What Common Rule Means for School Safety Drills | SAFETY DOC PODCAST #99 with Dr. David Perrodin [Podcast]

[Podcast] As of May, 2019, only 43 of 50 states require schools to have safety plans and conduct safety drills (Education Commission of the States, 2019). When states mandate schools to have safety plans and conduct safety drills, it is the individual schools left to determine how they will design said plans and drills. In some states, the safety plan must be presented to a school board and submitted to the state Department of Justice. However, without templates and rubrics, there is littler inter-school reliability. What is a “good” safety plan or “effective” safety drill? Nobody knows. 

DIRECT LINK to MP3 of this Episode: https://tinyurl.com/SDP99-AUDIO


While the Stanford Prison Experiment was originally slated to last 14 days, it had to be stopped after just six due to what was happening to the student participants. The guards became abusive, and the prisoners began to show signs of extreme stress and anxiety. These were university students, assuming assigned roles, as part of an experiment that attempted to investigate the psychological effects of perceived power, focusing on the struggle between prisoners and prison officers.


Similar to the infamous 1963 Milgram shock experiment, Stanford’s experiment flew off the rails as subjects in positions of power followed directives that seemingly brought pain or harm to recipients.  Were the subjects acting as prison guards cruel, despicable people? Probably not. But, they were in a university context and a professor was mingling among them. They probably assumed that some measures were in place to prevent harm to recipients – and simultaneously lacked awareness of the endorphin rush they received from exerting their will over others.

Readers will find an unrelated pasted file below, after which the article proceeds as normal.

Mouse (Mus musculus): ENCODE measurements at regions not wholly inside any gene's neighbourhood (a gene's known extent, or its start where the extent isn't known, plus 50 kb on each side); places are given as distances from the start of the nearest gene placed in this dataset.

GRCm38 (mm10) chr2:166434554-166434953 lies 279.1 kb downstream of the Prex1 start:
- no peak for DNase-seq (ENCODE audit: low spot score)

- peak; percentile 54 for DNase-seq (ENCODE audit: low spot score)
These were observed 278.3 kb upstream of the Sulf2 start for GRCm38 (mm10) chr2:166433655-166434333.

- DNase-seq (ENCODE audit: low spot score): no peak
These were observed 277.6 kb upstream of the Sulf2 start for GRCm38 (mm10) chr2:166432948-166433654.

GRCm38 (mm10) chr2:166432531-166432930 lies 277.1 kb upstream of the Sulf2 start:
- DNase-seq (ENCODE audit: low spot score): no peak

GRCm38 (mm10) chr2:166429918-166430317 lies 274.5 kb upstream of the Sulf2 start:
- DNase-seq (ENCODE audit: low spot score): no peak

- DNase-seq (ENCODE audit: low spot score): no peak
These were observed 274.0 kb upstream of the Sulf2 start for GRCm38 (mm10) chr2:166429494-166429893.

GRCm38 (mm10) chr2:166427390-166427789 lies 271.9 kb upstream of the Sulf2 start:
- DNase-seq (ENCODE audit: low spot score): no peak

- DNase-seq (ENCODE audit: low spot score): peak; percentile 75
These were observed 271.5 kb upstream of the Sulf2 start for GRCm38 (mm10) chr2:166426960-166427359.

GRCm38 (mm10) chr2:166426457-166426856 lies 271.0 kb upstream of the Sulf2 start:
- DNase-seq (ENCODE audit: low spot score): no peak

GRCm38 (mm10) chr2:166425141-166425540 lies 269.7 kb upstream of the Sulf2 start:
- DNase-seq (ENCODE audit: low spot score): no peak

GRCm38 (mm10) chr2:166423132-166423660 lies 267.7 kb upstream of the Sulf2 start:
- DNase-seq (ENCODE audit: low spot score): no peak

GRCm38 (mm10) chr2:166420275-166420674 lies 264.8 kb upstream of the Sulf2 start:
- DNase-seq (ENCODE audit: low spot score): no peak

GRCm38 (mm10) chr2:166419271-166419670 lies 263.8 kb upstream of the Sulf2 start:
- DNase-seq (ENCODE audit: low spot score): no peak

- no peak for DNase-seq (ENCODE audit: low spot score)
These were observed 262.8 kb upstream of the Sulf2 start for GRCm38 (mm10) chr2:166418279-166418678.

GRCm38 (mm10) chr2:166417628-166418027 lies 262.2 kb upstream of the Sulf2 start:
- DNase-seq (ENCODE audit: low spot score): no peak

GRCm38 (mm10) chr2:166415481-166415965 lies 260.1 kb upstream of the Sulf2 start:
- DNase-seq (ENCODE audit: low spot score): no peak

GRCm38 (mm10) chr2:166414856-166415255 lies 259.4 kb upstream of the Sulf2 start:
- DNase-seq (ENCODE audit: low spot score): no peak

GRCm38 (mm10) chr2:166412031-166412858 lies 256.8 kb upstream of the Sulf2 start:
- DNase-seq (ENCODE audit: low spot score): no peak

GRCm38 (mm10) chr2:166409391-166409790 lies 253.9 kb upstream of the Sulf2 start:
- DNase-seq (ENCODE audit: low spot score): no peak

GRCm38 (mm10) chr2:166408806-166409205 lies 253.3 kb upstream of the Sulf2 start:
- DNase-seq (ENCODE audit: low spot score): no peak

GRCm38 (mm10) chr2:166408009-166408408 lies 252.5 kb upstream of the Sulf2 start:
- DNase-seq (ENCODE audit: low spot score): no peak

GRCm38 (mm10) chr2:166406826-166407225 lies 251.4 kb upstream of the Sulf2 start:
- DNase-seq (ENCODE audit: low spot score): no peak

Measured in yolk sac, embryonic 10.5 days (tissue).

In 1974, universities collectively ratified the Institutional Review Board (IRB) process. The mandate of the IRB is to provide ethical and regulatory oversight of research that involves human subjects by: Protecting the rights, welfare and well-being of human research participants, recruited to participate in research conducted or supported by the university. Psychological and physical welfare are carefully considered and risks are identified and mitigated.


In 1991, 16 federal agencies formally adopted the core of these regulations in a common Federal Policy for the Protection of Human Subjects also known as the “Common Rule” (Grady, 2015). I propose that adopting the IRB in K-12 settings will increase safety for all drill participants and, through the scientific model, increase efficacy of school safety drills. Common Rule applies, for example, to the Food and Drug Administration and clinical trials for medications. Common Rule was updated in 2019 with greater emphasis placed upon simplifying subject consent forms and clearly explaining potential consequences of participating in studies.


Schools can establish their own standards for school safety plans and safety drills as long as they are complying with state mandates. In other words, schools IRB or COMMON RULE for these reasons: (1) Corral theatrical intruder drills that might traumatize or physically harm participants. This happens – just do a search on Google for “Intruder Drill Lawsuit”. Also, hyper-realistic drills are not the gold standard. If they were, we would conduct fire drills and tornado drills with similar drama. So, a committee of administrators, teachers, students, parents and board members review each proposed safety drill. (2) Each drill would have at least one learning objective. For example, “If a lockdown is announced during passing time, students would go to a safe location.” You can define “safe” per your site. Another example of a learning objective is, “Emergency responders will learn 3 techniques to engage with students with disabilities.”


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Dr. Perrodin’s “Safety Doc Podcast” negotiates school and community safety. To be informed about industrial safety, please contact Appalachian State University Professor Dr. Timothy Ludwig, PhD, at www.safety-doc.


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